We have all seen it, stands in the middle of shopping centres. They always catch our eye because it’s new, even if they are a little ‘meh!’.
Occasionally though, something interesting pop-ups every now and again that really sticks in your mind. These temporary small footprint stands try to entice, excite and expose us to something usually fresh new and inspiring. They aim to make a memory which will, in turn, encourage a sale later. There have been some great pop-up events and here are a few we have found interesting.
Adidas Knit for You (Berlin, 2017): Technology and Personalisation
In Berlin, Adidas opened a concept store with a space that allowed consumers to design their own bespoke garments. The process included using interactive technology in the form of body scans to create the perfect size as well as the perfect design specific to them. This pop-up provides a thought gateway into how brands might approach future retail. It will be interesting to see how technology continues to develop and encourage new ideas within the industry.
Source: Design Boom
Depop Selfridges Pop-up (London, 2019): Online Social Brand
If you have heard of Depop then you will know that they are leading the way in the realm of repurposed and recycled fashion. Depop is an app where users upload vintage clothing and create their own virtual shops of items. Now a cult shopping app, Depop is opening its first physical ‘store’ in Selfridges. It offers a rotation of different Depop sellers with curated edits from their own collections. Interestingly, it also features a kinetic rail that shoppers can control, giving them complete availability of items. It also offers a range of events and workshops and has worked with Selfridges to offer products exclusively through the Selfridges website too. This is an interesting way in which an online retailer is engaging with both high-end shoppers and for a brick and mortar store to engage with a younger, online cost-mindful clientele.
IKEA’s Pop-Up Store (Spain, 2016): Reconnecting with Consumers
IKEA’s 20th-anniversary store in Spain was a great example of a brand reconnecting with consumers. For a week Ikea gave an even more heightened experience with pop-up stores in Madrid and Barcelona. Within the space, exclusive products paid tribute to the Swedish tradition and there were workshops on furniture and home accessories personalisation. This highlights a conscious though of the brand understanding its consumers and reinvigorating itself to remain current within the ever-changing market.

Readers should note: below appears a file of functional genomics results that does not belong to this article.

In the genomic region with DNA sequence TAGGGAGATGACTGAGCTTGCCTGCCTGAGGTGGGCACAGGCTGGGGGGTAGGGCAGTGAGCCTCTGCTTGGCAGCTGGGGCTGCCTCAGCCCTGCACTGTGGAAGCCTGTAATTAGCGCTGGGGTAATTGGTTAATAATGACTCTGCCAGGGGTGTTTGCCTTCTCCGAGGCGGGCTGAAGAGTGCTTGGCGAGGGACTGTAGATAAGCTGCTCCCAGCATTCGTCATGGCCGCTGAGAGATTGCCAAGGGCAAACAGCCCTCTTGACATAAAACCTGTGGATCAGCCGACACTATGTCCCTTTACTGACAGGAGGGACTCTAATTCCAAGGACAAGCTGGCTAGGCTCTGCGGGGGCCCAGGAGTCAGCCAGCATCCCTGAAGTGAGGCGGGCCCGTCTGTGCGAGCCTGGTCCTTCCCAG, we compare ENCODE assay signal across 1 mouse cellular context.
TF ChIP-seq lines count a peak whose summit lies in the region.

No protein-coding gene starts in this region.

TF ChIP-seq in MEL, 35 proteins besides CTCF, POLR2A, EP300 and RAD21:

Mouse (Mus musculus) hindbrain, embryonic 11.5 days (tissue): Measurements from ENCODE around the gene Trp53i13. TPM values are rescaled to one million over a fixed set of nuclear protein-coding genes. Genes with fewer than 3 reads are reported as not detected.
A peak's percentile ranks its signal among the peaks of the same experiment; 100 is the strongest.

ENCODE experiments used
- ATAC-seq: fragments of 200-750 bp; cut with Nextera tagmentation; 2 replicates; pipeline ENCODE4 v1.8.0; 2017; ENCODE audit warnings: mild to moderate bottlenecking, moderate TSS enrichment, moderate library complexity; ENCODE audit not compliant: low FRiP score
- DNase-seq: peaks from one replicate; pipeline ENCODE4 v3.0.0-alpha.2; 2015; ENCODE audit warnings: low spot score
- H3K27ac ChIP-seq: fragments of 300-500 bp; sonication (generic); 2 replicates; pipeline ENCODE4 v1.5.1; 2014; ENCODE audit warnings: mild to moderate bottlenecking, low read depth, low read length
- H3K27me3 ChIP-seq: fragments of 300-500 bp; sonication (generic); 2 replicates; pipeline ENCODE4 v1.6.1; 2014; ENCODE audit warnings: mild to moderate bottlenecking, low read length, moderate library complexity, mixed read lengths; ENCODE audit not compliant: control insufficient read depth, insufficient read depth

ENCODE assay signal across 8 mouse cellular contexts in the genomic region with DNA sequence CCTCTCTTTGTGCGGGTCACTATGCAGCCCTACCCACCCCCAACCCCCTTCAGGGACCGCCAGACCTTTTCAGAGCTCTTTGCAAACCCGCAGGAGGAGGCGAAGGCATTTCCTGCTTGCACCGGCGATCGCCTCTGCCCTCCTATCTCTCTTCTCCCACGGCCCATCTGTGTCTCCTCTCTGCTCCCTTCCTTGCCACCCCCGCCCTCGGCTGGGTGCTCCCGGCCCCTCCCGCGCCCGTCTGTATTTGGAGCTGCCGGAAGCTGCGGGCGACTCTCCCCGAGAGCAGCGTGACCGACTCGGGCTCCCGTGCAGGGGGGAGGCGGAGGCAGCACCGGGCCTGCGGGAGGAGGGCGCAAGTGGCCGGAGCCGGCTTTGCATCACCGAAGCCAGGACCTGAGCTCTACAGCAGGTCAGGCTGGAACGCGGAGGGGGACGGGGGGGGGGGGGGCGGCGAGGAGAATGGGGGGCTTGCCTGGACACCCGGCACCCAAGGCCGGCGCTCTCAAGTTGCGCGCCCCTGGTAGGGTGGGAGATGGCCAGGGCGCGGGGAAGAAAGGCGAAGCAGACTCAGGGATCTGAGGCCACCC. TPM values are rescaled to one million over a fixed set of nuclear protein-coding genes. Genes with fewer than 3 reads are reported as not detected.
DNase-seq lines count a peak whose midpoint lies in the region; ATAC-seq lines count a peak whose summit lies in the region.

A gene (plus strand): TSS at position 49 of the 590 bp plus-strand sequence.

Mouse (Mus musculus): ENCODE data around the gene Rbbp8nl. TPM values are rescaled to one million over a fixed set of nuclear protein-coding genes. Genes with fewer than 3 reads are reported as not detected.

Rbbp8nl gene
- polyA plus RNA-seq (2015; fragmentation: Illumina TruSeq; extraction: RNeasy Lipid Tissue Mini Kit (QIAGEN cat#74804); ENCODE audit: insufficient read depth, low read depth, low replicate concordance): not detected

Coco Café by Chanel (Worldwide, 2017): Luxury Brand
In 2017, Chanel opened temporary pop-up cafes all over the world with the objective to create an immersive beauty experience for its customers. They also served gourmet cakes, pastries and perfume inspired juices alongside mini makeovers, temporary tattoos and manicures. With bright bold pink visuals, the whole set up was to encourage engagement and increase social media presence and coverage for their brand-new beauty and fragrance ranges.
This idea of enhancing the user experience is something many luxury brands already offer, but we are starting to see this filter down to more mainstream retailers. Added value when it comes to the customer experience is really going to drive initiatives within the industry.
Levi’s x V&A Museum Store (London, 2016): Institution Collaborations
As part of the sponsorship deal with the V&A. Levi’s created a pop-up shop in the museum alongside the ‘You Say You Want a Revolution’ exhibition. The exhibition and retail space were about immersing visitors in a retro sixties’ aesthetics and the connection with nostalgic brands. This fusion of two respectable entities, within very different industries, benefited from each other’s strengths by drawing in their respected clientele. The museum benefited through creating memorable experiences and footfall numbers. Levi’s gained exposure to consumers that have an affiliation with the aesthetics of the brand and thus converting them into regular consumers.
Source: Form Room
THE PARK.ING GINZA Concept Store (Tokyo, 2016): Unconventional Spaces
THE PARK.ING GINZA was a concept store set inside a run of the mill Tokyo carpark. With an appreciation for the distinct form and atmosphere of the parking lot, the area was designed to function as a store while remaining in harmony with its surroundings. This idea that retail can be taken to groups of people or areas in interesting spaces can benefit a brand hugely. By choosing spaces that are close to or part of communities that are your ideal clientele, you can provide a contemporary shopping experience that cannot be realised in conventional shop environments.
Source: Spoon Tamago
Placing these quirky retail spaces within unconventional plots means it reaches peoples comfortabilities and engages with consumers within there own surrounding. Whether brands are relaunching, marketing new products or are trying to connect with end-users through shared experiences. Pop-up events and spaces are a great method of engaging with the human instinct to be curious. This in time will encourage a following which is invaluable to any successful venture.